Korean Age vs. American Age
I remember when I was a kid, my cousins and Korean friends would ask how old I was. But when I answered ‘I’m seven’ or whatever age I was at the time, they’d say “What year?” They did this to figure out ranks, if you will.
In Korean culture, for those of you who might not know, age is a big deal. And I don’t mean in a “younger is better” kind of way.
The youngest person usually has to do the grunt work and you are expected to show respect to everyone who is older than them in speech and in action. However, as the oldest in the group, you’re expected to always pay for meals.
The Korean language is set up so that there is formal speech and informal speech. You always use formal speech with anyone older than you, unless they give you permission to lower your speech.
It’s like if said, “Thanks Mr. Claus.” And he replied, “You may call me by my first name, Kris.”
So if you’re in South Korea, or are otherwise asked by a Korean, how old you are, they’re not trying to discriminate against you because you’re too young or too old. It’s because they’re trying to figure out whether they should speak to you formally and treat you with some reverence.
Okay, so how is age determined?
Whenever you tell a Korean person how old you are, they’ll tack on another year. That was cool when I was a kid because what kid isn’t in a hurry to grow up?
But now, I’m like…’No-no, I’m Korean-AMERICAN, so let’s go by the Western age.’ 😆
In South Korea, you’re one when you’re born. And everyone turns another year old on January 1st.
That means if you were born December 31st, you’d turn TWO the next day! So you, in all your newborn glory, would be considered two years old.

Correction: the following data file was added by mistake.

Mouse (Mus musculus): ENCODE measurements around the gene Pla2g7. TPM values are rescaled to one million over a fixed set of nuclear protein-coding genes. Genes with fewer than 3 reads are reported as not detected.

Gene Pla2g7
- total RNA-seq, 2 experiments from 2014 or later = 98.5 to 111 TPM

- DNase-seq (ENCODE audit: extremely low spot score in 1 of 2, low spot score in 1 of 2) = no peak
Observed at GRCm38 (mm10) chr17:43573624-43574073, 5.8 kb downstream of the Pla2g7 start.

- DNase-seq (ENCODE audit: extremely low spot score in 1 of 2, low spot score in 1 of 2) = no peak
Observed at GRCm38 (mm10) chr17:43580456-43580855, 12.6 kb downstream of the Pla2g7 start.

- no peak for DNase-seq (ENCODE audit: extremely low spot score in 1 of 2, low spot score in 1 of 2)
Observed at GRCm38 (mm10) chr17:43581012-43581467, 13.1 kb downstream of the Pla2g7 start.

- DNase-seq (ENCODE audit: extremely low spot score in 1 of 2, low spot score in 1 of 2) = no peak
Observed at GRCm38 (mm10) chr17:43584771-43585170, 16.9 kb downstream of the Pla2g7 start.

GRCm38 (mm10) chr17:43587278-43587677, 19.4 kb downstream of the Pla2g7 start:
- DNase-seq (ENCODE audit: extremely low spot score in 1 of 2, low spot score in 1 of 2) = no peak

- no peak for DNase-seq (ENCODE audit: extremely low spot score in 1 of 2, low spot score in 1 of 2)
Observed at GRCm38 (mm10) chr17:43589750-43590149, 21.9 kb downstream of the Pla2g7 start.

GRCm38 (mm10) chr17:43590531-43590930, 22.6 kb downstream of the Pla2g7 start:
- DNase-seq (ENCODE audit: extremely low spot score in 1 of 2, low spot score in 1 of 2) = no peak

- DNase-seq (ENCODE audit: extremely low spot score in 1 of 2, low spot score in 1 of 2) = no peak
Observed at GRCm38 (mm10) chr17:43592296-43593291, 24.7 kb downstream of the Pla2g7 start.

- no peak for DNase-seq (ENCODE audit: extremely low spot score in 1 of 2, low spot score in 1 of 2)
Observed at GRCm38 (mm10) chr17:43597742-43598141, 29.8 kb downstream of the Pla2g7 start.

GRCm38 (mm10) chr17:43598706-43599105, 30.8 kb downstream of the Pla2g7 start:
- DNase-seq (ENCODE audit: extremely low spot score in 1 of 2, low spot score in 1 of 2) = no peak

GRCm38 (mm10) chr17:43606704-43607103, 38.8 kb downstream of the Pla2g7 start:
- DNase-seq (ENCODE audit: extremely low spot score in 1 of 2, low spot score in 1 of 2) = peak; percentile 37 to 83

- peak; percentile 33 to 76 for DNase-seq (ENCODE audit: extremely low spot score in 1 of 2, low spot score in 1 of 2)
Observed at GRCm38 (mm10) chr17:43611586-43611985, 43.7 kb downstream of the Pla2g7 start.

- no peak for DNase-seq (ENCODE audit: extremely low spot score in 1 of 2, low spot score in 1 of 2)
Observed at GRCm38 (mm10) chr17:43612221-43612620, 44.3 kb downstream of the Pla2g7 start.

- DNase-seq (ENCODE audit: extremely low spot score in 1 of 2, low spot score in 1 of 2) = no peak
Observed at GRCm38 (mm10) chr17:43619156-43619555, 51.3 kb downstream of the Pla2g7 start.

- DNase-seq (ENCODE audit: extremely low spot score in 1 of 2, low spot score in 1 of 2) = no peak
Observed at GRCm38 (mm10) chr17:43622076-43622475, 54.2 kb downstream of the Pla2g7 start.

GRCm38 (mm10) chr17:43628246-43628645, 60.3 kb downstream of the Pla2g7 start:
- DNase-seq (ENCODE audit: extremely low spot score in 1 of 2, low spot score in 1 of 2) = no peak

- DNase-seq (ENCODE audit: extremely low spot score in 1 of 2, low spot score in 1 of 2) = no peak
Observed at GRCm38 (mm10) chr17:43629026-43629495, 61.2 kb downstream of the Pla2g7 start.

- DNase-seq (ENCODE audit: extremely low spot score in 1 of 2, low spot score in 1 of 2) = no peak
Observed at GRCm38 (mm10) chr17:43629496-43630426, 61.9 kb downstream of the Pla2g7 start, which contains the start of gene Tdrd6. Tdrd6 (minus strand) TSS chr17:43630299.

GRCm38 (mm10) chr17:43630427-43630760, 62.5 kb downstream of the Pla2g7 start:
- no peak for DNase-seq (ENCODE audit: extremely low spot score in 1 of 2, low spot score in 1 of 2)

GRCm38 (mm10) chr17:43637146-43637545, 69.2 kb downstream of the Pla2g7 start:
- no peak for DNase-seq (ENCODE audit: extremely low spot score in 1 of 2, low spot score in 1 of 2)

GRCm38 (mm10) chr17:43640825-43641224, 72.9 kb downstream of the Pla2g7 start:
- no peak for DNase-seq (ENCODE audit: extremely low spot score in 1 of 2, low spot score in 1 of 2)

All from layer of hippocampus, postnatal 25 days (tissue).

However, this makes it much easier to figure out the whole ranking by age system I described earlier. There’s no narrowing age down by what month and doing that math because everyone born in the same year turned another year older on the same day – January 1st of the following year.
By the way, when I was a kid, I used to think they added a year because of the time difference! 😂
But what about birthdays?
Birthdays are still celebrated on your actual birthday. No one celebrates turning another year older on the collective aging day January 1st. Well, unless your birthday is actually January 1st!
All of this confused the heck out of me when I was planning my baby’s first birthday celebration (dol 돌). I panicked for a moment thinking I had missed his Korean first birthday!
But no, everything was good. Yes, according to the Korean aging system, he was already two when we celebrated his first birthday. But the dol is still celebrated on the anniversary of the day of birth, aka birthday.
So hopefully this has cleared up why you’re one, or maybe two, years older in the Korean aging system and why Koreans always ask how old you are.
Need more clarification or have other questions? Put it in the comments!